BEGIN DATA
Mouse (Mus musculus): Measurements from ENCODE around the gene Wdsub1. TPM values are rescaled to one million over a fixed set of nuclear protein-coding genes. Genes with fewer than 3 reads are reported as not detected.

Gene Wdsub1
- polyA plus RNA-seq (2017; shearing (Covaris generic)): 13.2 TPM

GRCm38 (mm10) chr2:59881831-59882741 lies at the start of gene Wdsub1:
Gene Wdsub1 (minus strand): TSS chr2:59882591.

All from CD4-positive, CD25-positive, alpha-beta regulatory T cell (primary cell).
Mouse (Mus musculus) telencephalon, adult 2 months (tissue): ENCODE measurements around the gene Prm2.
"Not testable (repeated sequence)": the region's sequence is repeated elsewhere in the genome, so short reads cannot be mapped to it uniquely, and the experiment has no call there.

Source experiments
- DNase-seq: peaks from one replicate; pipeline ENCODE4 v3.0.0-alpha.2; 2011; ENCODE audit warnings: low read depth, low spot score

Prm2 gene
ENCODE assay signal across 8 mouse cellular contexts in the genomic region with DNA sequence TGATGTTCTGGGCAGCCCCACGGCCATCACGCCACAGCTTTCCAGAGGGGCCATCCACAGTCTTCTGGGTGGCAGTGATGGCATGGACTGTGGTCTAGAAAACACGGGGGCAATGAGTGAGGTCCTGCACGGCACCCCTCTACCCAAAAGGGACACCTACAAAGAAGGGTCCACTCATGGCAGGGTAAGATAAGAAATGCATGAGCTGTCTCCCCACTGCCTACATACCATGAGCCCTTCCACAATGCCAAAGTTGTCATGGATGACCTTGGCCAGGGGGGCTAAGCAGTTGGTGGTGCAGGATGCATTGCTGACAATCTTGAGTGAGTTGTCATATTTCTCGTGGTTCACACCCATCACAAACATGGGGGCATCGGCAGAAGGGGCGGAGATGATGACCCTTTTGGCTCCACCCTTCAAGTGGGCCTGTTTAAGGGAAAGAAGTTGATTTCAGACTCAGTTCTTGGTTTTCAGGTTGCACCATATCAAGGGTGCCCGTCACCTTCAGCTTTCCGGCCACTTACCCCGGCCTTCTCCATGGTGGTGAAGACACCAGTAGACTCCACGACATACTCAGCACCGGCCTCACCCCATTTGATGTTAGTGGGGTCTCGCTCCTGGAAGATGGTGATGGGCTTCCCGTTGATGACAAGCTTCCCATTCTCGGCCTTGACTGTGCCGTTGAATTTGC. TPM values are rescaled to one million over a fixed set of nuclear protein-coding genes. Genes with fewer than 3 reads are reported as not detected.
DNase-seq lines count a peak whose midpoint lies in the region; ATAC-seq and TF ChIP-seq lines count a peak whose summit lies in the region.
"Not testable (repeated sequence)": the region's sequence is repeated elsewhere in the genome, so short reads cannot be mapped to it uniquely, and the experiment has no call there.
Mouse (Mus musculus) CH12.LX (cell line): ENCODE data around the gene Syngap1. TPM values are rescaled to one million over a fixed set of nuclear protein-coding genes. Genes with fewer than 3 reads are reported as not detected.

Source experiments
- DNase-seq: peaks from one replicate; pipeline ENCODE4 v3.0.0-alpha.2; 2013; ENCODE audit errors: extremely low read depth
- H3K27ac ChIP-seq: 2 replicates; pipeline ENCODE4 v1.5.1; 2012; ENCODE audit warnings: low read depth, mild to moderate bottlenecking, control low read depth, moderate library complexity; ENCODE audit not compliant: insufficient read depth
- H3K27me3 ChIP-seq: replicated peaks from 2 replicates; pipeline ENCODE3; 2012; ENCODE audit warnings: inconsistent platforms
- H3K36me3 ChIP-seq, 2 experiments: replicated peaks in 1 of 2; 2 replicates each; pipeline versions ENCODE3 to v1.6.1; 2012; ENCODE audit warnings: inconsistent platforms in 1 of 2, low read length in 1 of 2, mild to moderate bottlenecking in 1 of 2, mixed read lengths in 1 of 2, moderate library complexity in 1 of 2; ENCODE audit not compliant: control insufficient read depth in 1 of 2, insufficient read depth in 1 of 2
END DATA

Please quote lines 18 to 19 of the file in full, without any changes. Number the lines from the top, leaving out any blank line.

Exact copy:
- H3K27ac ChIP-seq: 2 replicates; pipeline ENCODE4 v1.5.1; 2012; ENCODE audit warnings: low read depth, mild to moderate bottlenecking, control low read depth, moderate library complexity; ENCODE audit not compliant: insufficient read depth
- H3K27me3 ChIP-seq: replicated peaks from 2 replicates; pipeline ENCODE3; 2012; ENCODE audit warnings: inconsistent platforms